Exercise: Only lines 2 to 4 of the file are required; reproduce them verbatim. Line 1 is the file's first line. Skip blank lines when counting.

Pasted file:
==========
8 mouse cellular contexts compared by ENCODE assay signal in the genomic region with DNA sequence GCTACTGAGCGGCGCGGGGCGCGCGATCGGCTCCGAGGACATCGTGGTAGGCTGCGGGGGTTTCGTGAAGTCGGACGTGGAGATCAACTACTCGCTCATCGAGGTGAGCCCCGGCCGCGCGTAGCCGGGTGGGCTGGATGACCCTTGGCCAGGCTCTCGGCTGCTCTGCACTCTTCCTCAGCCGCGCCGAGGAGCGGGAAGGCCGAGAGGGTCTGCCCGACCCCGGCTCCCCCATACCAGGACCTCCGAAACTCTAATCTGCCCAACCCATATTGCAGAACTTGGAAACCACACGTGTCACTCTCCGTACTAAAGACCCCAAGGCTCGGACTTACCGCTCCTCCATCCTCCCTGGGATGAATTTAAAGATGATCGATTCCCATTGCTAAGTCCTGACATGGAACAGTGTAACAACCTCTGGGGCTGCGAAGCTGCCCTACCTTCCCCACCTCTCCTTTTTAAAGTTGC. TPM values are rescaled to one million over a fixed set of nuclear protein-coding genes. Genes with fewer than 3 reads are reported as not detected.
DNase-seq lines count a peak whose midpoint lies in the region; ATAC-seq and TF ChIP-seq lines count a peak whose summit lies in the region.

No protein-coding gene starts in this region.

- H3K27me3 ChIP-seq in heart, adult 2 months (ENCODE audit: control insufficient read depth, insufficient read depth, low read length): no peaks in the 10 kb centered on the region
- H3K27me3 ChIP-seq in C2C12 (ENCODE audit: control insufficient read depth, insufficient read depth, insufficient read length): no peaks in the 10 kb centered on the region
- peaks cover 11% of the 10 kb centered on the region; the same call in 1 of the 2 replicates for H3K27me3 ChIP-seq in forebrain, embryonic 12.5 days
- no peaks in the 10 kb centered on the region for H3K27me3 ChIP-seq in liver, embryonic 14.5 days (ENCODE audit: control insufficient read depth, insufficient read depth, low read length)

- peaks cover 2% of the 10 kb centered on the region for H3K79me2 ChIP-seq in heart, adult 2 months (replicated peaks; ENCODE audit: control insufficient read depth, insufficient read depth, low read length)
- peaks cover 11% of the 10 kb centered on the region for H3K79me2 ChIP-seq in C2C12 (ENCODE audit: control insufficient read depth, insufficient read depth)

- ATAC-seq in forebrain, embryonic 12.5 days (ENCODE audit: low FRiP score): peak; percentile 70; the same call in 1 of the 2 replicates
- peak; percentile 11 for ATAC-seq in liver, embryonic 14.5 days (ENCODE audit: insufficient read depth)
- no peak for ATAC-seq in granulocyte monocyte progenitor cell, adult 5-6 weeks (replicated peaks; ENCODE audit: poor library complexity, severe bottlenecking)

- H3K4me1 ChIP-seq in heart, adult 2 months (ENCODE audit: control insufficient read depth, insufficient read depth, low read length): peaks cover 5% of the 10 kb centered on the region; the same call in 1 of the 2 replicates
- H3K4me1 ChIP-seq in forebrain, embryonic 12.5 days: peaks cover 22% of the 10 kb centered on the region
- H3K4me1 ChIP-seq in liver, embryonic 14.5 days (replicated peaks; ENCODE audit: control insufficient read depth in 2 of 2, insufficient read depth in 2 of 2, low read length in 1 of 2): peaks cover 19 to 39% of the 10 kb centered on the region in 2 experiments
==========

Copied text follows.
DNase-seq lines count a peak whose midpoint lies in the region; ATAC-seq and TF ChIP-seq lines count a peak whose summit lies in the region.

No protein-coding gene starts in this region.

- H3K27me3 ChIP-seq in heart, adult 2 months (ENCODE audit: control insufficient read depth, insufficient read depth, low read length): no peaks in the 10 kb centered on the region